Ken Holyoak
_________________________
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#58925 - 10/07/05 05:46 PM Re: Georgia Giant Bream
ewest Offline
Moderator
Hall of Fame 2014

Lunker

Registered: 03/08/05
Posts: 19590
Loc: Miss.
BM :

You have raised a good question. I will start a thread tonight called BG X RE crosses and will include some info and questions to get others advice. I think we need to keep it seperate from this 10 page plus GG topic. ewest
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#58926 - 10/07/05 06:03 PM Re: Georgia Giant Bream
Bill Duggan Offline
Lunker

Registered: 04/23/02
Posts: 625
Loc: Flatrock, Ga.
Deb I assume the BG/RE would have been one of the first hybrids Ken tried. Ask Ken what were the negatives of this hybrid and please post it under Ewest new thread

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#58927 - 10/08/05 01:13 AM Re: Georgia Giant Bream
bz Offline
Lunker

Registered: 05/09/05
Posts: 844
Loc: Minnesota
Been following this post and has been very interesting, educational, and I might say entertaining. The whole discussion on green sunfish has been a kick. Not so hard on Mr. Robinson folks. I think all of us get a little sloppy when we discuss what kind of offspring result from hybrids. I mean any biologist or statistician would be the first to say that a hybrid BG's offspring can never be a pure green sunfish or BG. I don't think anyone here means that when they talk about fish reverting, including the fisheries guy from Mississippi. I'm not a genetics expert but I do understood probability and the concept of dominant and recessive genetics. Mr. Lusk did a great job of explaining how this works but I can add something to his confetti analogy that I think will help explain what people have seen when they see hybrid offspring that look like green sunfish. Instead of confetti imagine you have a bag full of M&Ms. You cross a green sunfish and a bluegill. Let's say the bluegill represents black and blue M&M's. The sunfish represents green and yellow M&M's. The first generation hybrid cross may have equal amounts of black, blue, green, and yellow M&M's. In subsequent generations some of the bags will inevitably have almost all green and yellow M&M's with only a couple of black and blue ones. No future generation will ever have zero black and blue M&M's because those genes were in the parents and just get covered up by dominant genes. But some bags have almost all green and yellow with only one or two black and blue ones. Now you melt the whole bag of M&M's. What's happened to the black and blue ones? There still there, you just can't see them in the mess. Is this a pure bag of green and yellow M&M's? No, the couple of black and blue ones are still there you just can't see them. I maintain that what Mr. Robinson has seen in subesquent generations of HBG are fish that look and act just like green sunfish. Are they pure green sunnies? No. The bluegill lineage is mixed in there somewhere but has gotten so diluted you can't see it. So come on you all, eighth generation GG's are no longer GG. Sorry Deb but to say so is a mind game unless GG is a new species. All offspring will have some random mix of genes from both parents with characteristics that depend on the combination of genes they ended up with. Many will no doubt be very different from the original stock. That's where the bad traits show up. And if there is any green sunfish in the mix some offspring will look just like green sunfish even though they technically aren't. When we say hybrids have "reverted" we're just a little sloppy with terminology. If you want to know if any GG offspring can look and act like green sunnies then I say the question to ask Deb is whether there is any green sunfish in the mix. The secret formula will not be compromised just by admitting that one part of the recipe is green sunfish. And this would clear up the whole issue. I think anyone who buys GG deserves to know if they will some day "revert" go green sunfish. If there is green sunfish in the lineage then anyone who says they "revert" to green sunfish may not be technically correct but they are correct in saying some of the kids will look just like green sunnies. No one will be able to tell they aren't without a DNA or some kind of chromosome analysis. I'm not trying to pick on GG, in fact I'd still love to get some one day but if we are all interested in truth I think we need to at least know if there are GSF in the mix.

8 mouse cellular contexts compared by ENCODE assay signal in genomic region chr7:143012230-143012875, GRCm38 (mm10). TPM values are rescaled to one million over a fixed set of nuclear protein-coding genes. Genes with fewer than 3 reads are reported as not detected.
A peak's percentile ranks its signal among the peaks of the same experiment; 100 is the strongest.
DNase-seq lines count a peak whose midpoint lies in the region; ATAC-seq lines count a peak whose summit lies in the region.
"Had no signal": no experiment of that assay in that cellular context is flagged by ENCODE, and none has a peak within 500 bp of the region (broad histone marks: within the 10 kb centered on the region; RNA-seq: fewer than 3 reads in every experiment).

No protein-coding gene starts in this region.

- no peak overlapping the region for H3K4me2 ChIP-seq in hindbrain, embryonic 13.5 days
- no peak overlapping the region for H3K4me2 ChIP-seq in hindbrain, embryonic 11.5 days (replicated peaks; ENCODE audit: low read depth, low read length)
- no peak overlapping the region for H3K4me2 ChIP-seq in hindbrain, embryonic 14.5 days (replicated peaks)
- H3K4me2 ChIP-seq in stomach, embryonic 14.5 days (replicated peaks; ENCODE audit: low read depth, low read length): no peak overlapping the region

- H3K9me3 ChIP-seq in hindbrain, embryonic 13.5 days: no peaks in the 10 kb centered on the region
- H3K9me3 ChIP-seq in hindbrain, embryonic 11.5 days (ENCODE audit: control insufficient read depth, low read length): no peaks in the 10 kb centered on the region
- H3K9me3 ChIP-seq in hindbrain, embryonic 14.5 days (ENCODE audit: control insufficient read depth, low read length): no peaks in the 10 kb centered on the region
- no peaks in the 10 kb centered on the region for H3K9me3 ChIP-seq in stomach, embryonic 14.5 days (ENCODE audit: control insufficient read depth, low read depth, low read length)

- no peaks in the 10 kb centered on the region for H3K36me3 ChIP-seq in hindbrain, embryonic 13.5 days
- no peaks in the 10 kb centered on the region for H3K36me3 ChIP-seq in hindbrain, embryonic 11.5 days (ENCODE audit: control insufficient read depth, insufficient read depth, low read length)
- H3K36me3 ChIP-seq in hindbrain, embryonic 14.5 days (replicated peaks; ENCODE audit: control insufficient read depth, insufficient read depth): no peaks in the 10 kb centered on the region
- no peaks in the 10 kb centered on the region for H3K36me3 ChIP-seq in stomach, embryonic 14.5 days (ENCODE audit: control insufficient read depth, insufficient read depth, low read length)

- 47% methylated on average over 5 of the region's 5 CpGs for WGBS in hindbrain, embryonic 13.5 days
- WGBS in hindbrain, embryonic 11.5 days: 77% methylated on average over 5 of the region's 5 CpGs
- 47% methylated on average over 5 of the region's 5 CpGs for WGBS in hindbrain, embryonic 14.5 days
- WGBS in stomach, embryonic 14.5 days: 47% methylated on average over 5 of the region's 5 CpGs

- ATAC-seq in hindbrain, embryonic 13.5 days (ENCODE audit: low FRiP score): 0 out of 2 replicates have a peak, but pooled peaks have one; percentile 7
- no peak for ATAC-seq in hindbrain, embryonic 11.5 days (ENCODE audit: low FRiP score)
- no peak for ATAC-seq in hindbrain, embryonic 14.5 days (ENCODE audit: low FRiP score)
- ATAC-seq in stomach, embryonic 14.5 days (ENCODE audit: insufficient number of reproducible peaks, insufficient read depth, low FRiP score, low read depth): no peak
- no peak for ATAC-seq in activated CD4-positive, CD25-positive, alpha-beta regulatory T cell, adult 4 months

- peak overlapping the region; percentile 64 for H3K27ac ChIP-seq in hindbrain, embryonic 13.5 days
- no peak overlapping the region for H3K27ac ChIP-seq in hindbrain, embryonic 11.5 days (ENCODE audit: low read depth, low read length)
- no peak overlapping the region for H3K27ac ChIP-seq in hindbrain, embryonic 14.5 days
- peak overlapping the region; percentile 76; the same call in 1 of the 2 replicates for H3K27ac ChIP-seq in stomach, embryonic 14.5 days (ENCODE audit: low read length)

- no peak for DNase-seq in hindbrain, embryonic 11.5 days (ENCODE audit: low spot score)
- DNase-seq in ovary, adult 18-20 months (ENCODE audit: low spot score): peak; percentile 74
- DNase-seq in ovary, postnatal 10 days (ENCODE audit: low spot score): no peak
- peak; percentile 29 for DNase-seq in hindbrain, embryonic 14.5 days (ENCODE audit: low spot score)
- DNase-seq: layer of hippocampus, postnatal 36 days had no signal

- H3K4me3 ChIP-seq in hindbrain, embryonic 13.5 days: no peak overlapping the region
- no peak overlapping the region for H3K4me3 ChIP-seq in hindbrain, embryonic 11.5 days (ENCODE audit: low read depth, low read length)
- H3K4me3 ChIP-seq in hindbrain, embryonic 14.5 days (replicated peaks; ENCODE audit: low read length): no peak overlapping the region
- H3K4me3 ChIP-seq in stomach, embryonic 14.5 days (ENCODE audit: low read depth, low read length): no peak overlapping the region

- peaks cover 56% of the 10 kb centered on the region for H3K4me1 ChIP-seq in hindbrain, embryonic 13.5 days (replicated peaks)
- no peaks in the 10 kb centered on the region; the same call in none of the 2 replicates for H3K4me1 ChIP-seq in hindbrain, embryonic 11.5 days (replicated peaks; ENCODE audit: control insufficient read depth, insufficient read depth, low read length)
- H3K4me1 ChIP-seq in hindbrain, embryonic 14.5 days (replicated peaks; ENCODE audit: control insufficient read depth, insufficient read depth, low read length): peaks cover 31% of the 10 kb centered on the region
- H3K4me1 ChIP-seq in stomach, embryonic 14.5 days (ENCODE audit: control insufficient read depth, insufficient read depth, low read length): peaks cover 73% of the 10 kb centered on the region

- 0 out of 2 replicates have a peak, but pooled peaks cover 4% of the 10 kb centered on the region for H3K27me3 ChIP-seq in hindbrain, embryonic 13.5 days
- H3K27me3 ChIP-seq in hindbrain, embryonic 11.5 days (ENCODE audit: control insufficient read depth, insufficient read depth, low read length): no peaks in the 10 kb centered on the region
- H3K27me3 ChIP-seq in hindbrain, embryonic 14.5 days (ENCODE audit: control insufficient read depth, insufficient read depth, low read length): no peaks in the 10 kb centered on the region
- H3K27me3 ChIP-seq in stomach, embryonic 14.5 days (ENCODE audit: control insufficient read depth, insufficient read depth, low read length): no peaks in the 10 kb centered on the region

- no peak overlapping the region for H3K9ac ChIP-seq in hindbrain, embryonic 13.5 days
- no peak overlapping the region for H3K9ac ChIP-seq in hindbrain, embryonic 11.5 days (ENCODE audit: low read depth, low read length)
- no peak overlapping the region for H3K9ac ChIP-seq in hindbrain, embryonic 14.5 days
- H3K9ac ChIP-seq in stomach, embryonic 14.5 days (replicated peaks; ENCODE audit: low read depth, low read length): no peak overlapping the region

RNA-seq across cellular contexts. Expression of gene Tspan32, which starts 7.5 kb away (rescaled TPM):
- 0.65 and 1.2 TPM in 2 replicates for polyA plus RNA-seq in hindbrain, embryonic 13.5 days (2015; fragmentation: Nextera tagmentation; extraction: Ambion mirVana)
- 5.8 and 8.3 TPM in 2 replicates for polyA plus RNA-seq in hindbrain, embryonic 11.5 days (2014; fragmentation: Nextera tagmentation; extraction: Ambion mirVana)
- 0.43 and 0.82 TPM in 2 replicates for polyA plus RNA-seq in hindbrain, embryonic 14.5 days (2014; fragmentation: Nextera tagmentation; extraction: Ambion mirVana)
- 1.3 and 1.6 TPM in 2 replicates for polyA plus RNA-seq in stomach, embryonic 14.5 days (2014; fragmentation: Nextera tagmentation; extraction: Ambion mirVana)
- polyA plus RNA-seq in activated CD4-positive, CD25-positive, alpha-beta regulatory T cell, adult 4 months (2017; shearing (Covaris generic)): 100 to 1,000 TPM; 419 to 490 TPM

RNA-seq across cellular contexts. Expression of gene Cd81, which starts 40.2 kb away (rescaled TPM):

_________________________
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#58928 - 10/08/05 07:50 AM Re: Georgia Giant Bream
Dave Davidson Offline
Lunker

Registered: 04/22/02
Posts: 1892
Loc: Hurst & Bowie Texas
Well said, BZ. I think to boil it down, some of the subsequent progeny will have large mouths and spawn once annually and others won't. It really would be interesting to know what F5 and so on will "probably" be like.

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#58929 - 10/08/05 11:52 AM Re: Georgia Giant Bream
Debra King Offline
Lunker

Registered: 09/20/05
Posts: 556
Loc: South Ga.